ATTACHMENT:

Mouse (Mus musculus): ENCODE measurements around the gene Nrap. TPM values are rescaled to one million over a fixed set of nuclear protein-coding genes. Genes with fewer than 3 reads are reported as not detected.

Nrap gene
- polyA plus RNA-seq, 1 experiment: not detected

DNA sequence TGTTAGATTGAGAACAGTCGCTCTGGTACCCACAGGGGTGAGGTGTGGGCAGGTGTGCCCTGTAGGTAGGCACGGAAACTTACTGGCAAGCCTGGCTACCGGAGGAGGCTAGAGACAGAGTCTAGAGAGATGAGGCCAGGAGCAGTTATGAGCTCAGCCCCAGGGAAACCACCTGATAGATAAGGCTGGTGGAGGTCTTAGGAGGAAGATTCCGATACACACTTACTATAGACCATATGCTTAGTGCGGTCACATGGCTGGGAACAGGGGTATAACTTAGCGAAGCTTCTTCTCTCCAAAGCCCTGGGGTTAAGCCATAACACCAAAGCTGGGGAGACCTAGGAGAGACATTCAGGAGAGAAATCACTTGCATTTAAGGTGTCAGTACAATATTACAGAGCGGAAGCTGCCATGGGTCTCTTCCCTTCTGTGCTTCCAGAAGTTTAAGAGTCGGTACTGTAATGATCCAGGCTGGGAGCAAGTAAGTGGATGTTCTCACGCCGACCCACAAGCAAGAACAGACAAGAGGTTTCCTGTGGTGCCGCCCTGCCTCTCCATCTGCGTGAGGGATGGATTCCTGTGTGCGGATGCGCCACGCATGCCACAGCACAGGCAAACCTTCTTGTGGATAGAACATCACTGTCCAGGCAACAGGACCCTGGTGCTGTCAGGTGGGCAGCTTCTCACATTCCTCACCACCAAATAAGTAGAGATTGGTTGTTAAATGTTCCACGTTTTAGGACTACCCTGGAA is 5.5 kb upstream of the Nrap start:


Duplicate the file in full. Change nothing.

Mouse (Mus musculus): ENCODE measurements around the gene Nrap. TPM values are rescaled to one million over a fixed set of nuclear protein-coding genes. Genes with fewer than 3 reads are reported as not detected.

Nrap gene
- polyA plus RNA-seq, 1 experiment: not detected

DNA sequence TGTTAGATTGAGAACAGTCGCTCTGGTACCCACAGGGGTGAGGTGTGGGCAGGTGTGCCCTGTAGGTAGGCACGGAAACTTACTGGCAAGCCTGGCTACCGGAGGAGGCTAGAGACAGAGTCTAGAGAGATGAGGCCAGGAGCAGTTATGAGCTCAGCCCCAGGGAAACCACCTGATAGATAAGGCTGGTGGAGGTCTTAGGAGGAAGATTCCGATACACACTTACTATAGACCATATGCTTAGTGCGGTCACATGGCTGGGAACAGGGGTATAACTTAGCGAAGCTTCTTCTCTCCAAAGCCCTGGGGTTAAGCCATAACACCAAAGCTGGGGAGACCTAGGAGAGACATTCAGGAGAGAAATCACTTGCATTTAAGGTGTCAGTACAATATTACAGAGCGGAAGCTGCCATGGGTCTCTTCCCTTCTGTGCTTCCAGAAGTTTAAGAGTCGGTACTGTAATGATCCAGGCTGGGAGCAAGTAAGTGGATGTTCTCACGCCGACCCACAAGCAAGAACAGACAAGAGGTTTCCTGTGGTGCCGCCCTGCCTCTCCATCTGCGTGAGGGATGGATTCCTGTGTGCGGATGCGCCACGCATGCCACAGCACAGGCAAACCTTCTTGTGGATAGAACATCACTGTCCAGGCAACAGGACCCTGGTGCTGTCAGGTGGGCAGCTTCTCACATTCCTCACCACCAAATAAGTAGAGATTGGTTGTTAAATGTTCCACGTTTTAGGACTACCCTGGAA is 5.5 kb upstream of the Nrap start: